While Sherlock fans could be waiting a long time for new episodes of the BBC/PBS detective drama, much closer on the horizon is a chance to hear the music from the show played by a live orchestra. Composers David Arnold and Michael Price will be bringing the show’s score to a live audience as a follow-up to the 2015 Sherlock Prom. The updated concert will include music from series 4.
Arnold, who co-composed the series music with Michael Price, expressed excitement at the difference of hearing the BAFTA and Emmy nominated score as it ran on Sunday nights versus live in concert at the recent Radio Times Television Festival, ““I think it’ll be a good night out to be honest. What’s lovely about doing it live is that it kind of comes back to you because it’s just you, the music and the audience… Ten million people watch it on a Sunday night and we’re sitting there with a cup of tea, packet of biscuits, and have no experience of what anyone thinks of it.”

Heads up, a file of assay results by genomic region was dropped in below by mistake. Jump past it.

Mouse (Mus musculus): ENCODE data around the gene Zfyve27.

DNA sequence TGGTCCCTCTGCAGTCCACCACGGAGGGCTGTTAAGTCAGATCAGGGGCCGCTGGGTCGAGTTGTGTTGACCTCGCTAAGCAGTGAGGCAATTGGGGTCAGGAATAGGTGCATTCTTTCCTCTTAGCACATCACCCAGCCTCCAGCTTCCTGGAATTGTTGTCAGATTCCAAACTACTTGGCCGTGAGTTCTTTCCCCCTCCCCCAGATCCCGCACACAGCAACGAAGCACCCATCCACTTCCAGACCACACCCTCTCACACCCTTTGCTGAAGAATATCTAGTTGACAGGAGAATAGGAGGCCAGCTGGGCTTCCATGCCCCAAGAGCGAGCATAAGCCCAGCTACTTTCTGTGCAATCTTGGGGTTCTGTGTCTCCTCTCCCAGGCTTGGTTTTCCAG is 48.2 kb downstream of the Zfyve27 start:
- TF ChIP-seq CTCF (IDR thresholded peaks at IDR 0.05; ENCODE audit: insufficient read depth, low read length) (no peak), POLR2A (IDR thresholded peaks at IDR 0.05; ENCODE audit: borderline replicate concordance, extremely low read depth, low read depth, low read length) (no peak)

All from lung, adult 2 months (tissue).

One potential addition to the concert will be the music Arnold and Price composed for the new series-four character of Sherlock’s sister Eurus, played by Sian Brooke. The composers revealed how the music associated with Eurus, and in particular the final scenes in which she and Sherlock play a mournful violin duet together, had been planted in viewers’ minds even before they where aware she existed.
Arnold explained how the same piece of music, played a little differently throughout a story, can help underpin a character’s evolvement:, “In episode one we did a very cheerful, innocent version of Eurus’s theme in a major key for when she was on the bus disguised as John’s love interest Elizabeth. These tiny things are seeded right from the start so by the time it gets to you as a violin solo, there is something, whether you recognize it or not, that has happened three hours ago when you see her in disguise.”
It’s these little gems that solidify Sherlock as the best thing on television, bar none. In case you’ve forgotten just how the music in Sherlock is so natural that it just blends in with what we’re watching. But, it is also really important element to the storytelling.
While this won’t completely eliminate our collective separation anxiety, the idea of a Sherlock in Concert is a good start…